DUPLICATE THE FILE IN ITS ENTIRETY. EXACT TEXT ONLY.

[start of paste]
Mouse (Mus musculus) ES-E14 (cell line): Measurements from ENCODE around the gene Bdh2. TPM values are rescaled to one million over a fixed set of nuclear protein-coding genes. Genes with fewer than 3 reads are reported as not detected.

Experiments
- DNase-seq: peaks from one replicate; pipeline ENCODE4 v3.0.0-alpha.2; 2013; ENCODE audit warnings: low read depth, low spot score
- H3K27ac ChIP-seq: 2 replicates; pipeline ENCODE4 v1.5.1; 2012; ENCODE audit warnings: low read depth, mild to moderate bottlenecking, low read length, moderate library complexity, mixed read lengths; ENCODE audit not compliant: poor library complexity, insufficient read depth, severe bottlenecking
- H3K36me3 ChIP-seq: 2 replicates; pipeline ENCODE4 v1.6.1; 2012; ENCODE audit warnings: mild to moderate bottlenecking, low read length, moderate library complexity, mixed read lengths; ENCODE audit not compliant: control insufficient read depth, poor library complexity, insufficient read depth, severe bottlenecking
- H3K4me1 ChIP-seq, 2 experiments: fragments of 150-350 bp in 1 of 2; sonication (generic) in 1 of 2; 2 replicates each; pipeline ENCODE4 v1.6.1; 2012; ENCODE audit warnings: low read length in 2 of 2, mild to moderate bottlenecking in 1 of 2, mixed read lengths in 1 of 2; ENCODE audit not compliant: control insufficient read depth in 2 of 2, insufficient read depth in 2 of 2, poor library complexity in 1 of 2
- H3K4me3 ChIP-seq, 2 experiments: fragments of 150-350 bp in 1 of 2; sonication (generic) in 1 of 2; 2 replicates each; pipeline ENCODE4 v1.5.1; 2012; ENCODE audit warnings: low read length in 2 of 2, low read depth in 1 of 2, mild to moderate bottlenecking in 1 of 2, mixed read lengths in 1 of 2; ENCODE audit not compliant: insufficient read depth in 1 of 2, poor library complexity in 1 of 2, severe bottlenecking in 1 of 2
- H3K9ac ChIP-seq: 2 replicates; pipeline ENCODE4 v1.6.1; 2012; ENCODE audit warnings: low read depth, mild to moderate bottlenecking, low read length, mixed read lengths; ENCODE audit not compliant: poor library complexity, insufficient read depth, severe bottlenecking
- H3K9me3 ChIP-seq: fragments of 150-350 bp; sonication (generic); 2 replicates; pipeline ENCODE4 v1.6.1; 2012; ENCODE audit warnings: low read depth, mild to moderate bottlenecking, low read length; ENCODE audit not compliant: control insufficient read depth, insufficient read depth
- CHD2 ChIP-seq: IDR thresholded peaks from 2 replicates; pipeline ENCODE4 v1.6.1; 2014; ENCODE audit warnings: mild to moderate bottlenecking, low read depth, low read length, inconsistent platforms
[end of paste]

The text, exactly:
Mouse (Mus musculus) ES-E14 (cell line): Measurements from ENCODE around the gene Bdh2. TPM values are rescaled to one million over a fixed set of nuclear protein-coding genes. Genes with fewer than 3 reads are reported as not detected.

Experiments
- DNase-seq: peaks from one replicate; pipeline ENCODE4 v3.0.0-alpha.2; 2013; ENCODE audit warnings: low read depth, low spot score
- H3K27ac ChIP-seq: 2 replicates; pipeline ENCODE4 v1.5.1; 2012; ENCODE audit warnings: low read depth, mild to moderate bottlenecking, low read length, moderate library complexity, mixed read lengths; ENCODE audit not compliant: poor library complexity, insufficient read depth, severe bottlenecking
- H3K36me3 ChIP-seq: 2 replicates; pipeline ENCODE4 v1.6.1; 2012; ENCODE audit warnings: mild to moderate bottlenecking, low read length, moderate library complexity, mixed read lengths; ENCODE audit not compliant: control insufficient read depth, poor library complexity, insufficient read depth, severe bottlenecking
- H3K4me1 ChIP-seq, 2 experiments: fragments of 150-350 bp in 1 of 2; sonication (generic) in 1 of 2; 2 replicates each; pipeline ENCODE4 v1.6.1; 2012; ENCODE audit warnings: low read length in 2 of 2, mild to moderate bottlenecking in 1 of 2, mixed read lengths in 1 of 2; ENCODE audit not compliant: control insufficient read depth in 2 of 2, insufficient read depth in 2 of 2, poor library complexity in 1 of 2
- H3K4me3 ChIP-seq, 2 experiments: fragments of 150-350 bp in 1 of 2; sonication (generic) in 1 of 2; 2 replicates each; pipeline ENCODE4 v1.5.1; 2012; ENCODE audit warnings: low read length in 2 of 2, low read depth in 1 of 2, mild to moderate bottlenecking in 1 of 2, mixed read lengths in 1 of 2; ENCODE audit not compliant: insufficient read depth in 1 of 2, poor library complexity in 1 of 2, severe bottlenecking in 1 of 2
- H3K9ac ChIP-seq: 2 replicates; pipeline ENCODE4 v1.6.1; 2012; ENCODE audit warnings: low read depth, mild to moderate bottlenecking, low read length, mixed read lengths; ENCODE audit not compliant: poor library complexity, insufficient read depth, severe bottlenecking
- H3K9me3 ChIP-seq: fragments of 150-350 bp; sonication (generic); 2 replicates; pipeline ENCODE4 v1.6.1; 2012; ENCODE audit warnings: low read depth, mild to moderate bottlenecking, low read length; ENCODE audit not compliant: control insufficient read depth, insufficient read depth
- CHD2 ChIP-seq: IDR thresholded peaks from 2 replicates; pipeline ENCODE4 v1.6.1; 2014; ENCODE audit warnings: mild to moderate bottlenecking, low read depth, low read length, inconsistent platforms